REVIEW: Oaked Arrogant Bastard Ale from Stone Brewing Company

Quick Characteristics
Brewery: Stone Brewing Co.
Location: Escondido, CA
Style: American Strong Ale
ABV: 7.20%
Appearance: Polished Mahogany, Stout Tan Foam
Aroma: Oaky Vanilla
Flavor: Sweet Malt, Hoppy Bitterness with Hints of Caramel & Vanilla
Availability: Year-Round

I honestly have yet to try a beer from Stone Brewing that I don’t like. Granted, I haven’t tried all of their beers and some are pretty hard to come-by, but to varying degrees I’ve found each one that I have been able to try pretty outstanding. To my knowledge the Oaked Arrogant Bastard is the exact same recipe as the original Arrogant Bastard with the addition of being aged on oak chips.

Oak and beer have a long history. Oak barrels were widely used in the storing of beer for a long time, but ironically many brewers went to great lengths to keep their beer from picking up much of the flavor imparted by the wood. Some even went so far as to line the inside of the barrels with brewers pitch to minimize contact between the beer and wood. This can definitely be understood in some cases, not all beer styles (especially a lot of the lighter styles), favor oak flavor. The styles most associated with oak and other wood aging are heavier darker beers, such as, Old Ales, Stouts, Porters, Dark IPA’s and Browns (and sours). Arrogant bastard being an American Heavy falls nicely into the beer styles that do benefit from the added complexities gathered from time in contact with oak.

“Glass-trapped darkness delicately cloaked in balancing act with ag’ed oak”

The bottle has the usual artwork endemic to Stone Brewery; stylized gargoyle (this one holding a beer mug), with the words “You’re Not Worthy” across the bottom, and the usual tirade is on the back of the bottle, which incidentally, if you’ve never tried Stone Brewing company, their very funny monologs, alone are worth buying a sampling of their beer. The one for both the Oaked and regular Arrogant Bastard starts with, “This is an aggressive ale. You probably won’t like it.” Sounds like a challenge to me.

Appearance and Aroma

The color is a deep pure mahogany with fingers of lighter chestnut when held in the right light. Like a piece of polished mahogany near a burl or knot there is deep rich color, with just a few streaks of lighter stuff leading away from the dense swirl of wood. It is a beautiful beer. Three fingers of stout tan-tinged foam threatened to overflow my pint glass and I had to let it sit a couple minutes while the foam dropped away to a residual off-white cap of densely packed froth.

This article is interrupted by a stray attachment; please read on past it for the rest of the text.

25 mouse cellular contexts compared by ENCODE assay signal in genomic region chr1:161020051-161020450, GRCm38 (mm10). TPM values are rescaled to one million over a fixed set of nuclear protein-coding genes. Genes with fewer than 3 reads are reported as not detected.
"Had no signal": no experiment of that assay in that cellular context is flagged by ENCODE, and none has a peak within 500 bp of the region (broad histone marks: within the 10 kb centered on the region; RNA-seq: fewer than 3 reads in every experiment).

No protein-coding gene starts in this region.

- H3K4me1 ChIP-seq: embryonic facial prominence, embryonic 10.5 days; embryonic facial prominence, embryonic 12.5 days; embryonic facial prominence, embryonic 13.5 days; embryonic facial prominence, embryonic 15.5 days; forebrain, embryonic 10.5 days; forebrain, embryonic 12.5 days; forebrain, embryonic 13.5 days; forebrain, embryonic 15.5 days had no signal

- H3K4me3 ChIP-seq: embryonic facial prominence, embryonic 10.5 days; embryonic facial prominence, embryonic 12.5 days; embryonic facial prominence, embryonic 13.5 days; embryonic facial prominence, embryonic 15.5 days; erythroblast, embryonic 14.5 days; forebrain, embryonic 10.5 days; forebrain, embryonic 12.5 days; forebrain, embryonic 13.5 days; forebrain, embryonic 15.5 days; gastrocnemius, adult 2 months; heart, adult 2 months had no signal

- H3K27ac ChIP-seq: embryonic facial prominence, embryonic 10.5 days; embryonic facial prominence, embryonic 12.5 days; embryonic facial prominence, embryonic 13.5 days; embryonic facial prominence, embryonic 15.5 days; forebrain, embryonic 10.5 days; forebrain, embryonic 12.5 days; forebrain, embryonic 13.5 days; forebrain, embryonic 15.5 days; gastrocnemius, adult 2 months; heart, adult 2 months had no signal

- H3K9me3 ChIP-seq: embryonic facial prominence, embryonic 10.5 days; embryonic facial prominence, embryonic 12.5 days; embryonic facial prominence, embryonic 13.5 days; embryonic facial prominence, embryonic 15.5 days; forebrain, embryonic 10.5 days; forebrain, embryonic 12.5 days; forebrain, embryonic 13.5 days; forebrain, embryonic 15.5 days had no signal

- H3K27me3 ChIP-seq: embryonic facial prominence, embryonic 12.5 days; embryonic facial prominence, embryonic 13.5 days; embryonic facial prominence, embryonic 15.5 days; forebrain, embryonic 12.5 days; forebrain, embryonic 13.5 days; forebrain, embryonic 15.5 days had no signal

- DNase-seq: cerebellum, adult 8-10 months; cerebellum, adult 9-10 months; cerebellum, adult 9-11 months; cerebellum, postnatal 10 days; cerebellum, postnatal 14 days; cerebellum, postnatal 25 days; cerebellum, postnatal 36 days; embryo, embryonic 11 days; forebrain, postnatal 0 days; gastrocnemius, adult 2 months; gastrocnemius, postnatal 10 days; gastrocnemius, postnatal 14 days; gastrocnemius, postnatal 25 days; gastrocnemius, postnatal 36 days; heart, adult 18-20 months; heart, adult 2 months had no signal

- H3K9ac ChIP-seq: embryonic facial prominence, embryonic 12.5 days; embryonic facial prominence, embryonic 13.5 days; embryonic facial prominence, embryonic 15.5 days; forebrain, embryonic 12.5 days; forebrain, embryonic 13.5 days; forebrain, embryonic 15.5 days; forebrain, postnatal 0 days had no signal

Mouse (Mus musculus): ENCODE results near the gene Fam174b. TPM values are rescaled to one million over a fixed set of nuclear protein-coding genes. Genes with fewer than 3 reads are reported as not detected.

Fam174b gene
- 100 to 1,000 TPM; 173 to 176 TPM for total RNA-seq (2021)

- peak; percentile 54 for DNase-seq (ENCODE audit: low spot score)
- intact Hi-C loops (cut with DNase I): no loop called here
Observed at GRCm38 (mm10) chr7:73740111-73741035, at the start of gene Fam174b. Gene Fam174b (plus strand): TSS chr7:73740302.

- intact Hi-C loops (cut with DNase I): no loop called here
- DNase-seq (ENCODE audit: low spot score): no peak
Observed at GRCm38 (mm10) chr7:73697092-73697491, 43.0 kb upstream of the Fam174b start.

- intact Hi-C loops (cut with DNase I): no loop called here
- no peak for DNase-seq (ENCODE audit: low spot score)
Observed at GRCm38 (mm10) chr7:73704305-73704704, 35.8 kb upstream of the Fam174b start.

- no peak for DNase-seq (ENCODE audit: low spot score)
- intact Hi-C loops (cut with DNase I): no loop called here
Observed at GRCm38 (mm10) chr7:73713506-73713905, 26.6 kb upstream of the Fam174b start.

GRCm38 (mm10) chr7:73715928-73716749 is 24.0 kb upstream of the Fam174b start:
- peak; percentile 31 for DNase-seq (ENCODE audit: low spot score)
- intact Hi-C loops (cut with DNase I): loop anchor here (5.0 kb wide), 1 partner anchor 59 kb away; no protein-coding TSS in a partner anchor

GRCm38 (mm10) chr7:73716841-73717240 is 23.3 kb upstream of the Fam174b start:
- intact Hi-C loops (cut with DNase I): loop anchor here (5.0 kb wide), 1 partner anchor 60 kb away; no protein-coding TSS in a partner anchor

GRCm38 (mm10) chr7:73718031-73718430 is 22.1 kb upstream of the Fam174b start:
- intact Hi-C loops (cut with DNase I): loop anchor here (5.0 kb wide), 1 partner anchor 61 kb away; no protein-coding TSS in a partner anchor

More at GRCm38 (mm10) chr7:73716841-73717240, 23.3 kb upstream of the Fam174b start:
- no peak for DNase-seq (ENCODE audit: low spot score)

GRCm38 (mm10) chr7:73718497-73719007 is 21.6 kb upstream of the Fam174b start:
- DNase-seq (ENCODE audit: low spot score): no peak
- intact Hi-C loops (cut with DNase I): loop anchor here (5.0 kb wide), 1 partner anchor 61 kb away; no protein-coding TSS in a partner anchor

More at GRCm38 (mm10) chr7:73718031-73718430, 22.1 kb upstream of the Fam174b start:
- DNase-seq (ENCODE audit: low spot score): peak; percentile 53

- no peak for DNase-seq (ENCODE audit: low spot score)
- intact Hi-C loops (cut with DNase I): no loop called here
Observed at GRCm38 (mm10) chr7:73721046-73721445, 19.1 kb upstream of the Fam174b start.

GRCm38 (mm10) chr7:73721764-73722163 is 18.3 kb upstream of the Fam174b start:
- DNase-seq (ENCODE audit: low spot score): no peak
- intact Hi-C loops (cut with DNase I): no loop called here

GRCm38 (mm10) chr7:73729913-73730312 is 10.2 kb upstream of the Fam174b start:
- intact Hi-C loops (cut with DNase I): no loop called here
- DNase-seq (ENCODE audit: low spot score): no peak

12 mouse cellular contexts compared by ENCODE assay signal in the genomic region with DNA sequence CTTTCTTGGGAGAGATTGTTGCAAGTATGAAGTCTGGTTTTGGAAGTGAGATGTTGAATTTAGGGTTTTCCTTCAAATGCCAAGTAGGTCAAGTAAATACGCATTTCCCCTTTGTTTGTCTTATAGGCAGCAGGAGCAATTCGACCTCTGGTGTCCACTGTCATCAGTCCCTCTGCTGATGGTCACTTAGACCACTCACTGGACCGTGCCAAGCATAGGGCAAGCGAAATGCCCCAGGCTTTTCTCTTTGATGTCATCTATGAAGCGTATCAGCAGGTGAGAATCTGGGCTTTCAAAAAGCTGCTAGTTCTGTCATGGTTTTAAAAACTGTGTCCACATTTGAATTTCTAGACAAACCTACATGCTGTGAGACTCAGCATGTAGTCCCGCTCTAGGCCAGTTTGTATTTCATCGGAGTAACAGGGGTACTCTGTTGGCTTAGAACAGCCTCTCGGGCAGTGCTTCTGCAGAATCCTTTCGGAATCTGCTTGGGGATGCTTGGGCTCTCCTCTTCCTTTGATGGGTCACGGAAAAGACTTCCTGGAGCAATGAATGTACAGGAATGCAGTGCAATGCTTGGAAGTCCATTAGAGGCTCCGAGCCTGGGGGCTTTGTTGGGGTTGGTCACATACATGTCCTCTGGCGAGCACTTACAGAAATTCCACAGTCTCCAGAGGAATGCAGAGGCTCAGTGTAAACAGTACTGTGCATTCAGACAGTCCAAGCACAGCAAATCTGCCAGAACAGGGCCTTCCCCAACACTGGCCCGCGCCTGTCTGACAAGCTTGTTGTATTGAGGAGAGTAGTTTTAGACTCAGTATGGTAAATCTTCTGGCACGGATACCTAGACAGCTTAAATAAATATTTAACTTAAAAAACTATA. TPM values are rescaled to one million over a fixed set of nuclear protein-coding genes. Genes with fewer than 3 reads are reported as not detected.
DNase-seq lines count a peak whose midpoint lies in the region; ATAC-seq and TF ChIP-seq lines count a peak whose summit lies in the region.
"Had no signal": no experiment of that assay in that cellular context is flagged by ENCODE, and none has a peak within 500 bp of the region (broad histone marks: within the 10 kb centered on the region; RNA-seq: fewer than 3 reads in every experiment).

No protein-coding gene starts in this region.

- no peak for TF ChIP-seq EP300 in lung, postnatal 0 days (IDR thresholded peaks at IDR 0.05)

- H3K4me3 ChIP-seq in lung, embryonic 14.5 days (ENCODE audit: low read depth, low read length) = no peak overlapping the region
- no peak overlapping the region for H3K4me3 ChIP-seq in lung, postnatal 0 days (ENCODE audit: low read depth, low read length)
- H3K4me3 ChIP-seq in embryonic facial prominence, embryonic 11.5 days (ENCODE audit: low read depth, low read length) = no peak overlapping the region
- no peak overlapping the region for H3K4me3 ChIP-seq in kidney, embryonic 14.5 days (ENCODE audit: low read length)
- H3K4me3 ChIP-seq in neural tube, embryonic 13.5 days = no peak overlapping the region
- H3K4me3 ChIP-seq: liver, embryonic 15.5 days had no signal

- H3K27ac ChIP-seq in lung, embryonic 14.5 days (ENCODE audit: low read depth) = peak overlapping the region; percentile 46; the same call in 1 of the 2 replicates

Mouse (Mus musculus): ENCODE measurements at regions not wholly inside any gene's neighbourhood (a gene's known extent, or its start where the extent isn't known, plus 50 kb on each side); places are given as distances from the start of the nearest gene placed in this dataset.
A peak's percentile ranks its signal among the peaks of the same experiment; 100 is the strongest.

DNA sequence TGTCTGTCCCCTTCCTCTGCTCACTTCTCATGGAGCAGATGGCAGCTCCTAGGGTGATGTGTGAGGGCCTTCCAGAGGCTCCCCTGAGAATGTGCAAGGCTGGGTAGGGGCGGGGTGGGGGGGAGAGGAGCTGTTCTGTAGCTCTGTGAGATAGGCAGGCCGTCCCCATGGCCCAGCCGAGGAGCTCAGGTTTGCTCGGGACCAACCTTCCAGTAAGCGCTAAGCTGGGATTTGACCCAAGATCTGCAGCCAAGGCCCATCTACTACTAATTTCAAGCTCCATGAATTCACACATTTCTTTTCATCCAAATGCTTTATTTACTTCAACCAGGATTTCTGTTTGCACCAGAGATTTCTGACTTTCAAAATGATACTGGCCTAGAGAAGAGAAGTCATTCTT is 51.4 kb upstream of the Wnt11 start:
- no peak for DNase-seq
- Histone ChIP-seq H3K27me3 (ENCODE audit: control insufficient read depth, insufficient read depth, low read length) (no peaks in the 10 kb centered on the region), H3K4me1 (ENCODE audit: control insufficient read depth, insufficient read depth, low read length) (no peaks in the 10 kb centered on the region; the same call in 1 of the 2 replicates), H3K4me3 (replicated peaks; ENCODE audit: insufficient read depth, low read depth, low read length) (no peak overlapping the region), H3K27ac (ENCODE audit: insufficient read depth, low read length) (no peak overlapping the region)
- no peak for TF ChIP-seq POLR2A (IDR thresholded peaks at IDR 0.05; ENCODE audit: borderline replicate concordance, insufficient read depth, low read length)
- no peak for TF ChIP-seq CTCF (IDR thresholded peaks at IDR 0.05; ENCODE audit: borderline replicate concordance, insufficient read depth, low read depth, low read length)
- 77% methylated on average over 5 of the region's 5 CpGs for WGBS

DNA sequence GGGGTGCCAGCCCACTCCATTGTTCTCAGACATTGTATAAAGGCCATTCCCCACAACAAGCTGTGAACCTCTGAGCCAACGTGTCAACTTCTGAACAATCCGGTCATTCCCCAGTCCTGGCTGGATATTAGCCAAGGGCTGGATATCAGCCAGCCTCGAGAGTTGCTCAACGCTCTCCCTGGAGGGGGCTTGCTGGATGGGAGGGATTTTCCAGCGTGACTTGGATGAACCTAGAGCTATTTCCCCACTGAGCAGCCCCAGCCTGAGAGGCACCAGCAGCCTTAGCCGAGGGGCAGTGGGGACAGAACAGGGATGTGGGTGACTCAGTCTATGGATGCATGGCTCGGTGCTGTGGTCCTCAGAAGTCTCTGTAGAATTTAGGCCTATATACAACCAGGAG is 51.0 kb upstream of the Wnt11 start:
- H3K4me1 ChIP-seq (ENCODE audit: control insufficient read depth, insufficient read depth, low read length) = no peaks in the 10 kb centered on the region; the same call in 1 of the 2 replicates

Oaked Arrogant Bastard Ale

The scent is arrogantly, pleasantly complex. Vanilla, imparted by the oak, and hops blended into a pervasive sweet, but not overly cloying, malt backing. The “oaking” works stealthy magic behind the scenes to still a bit of the hoppyness, leaving behind a nice freshness to the nose with less harsh undertones.

Mouthfeel and Taste

The mouth feel is full and just this side of heavy. The first thing I catch is a nice balance of sweet malt and hoppy bitterness, with caramel, vanilla, and hints of darker malts flirting with the hops, making for a nicely balanced partnership. The bitter side bites a bit more through the middle of the taste. I don’t find much citrus-bitter, here it is more of wood and decomposing, rich earth.

Some coffee notes come through at the back of the palate before dropping away to leave a gently stirring pine-floor aftertaste of dry resin and quite bitterness. Not too dry or astringent, just soft bitterness at the back of the throat.

Finishing The Impression

This beer is arrogant in its balance and complexity. Aging this beer on oak chips adds a nice vanilla-woodsy note that works well with the dark malts and bittering hops. It seems to me to be a bit more balanced then the original and if it’s true that the recipe wasn’t changed, than I would have to give credit to the oak. I will have to find the original and taste it again to truly know if this is actually so, or just a misplaced memory.

This beer is best enjoyed in a pint or snifter glass at not too cold a temperature and you will notice how the aroma becomes more apparent as the beer warms up. It is a nice sipper for those evenings when you just want to relax and enjoy the taste of something a little more complex or share it through a good conversation with someone close to you.

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Nick Carr

About Author

Nicoli Carr has been tinkering with homebrewing for over 10 years and graduated from the American Brewers Guild (CBA) Craft Brewers program in 2014. When he’s not busy freelance writing, he is likely out foraging wild brewing options, writing, or hunting stillness in remote places. You can contact him through his website

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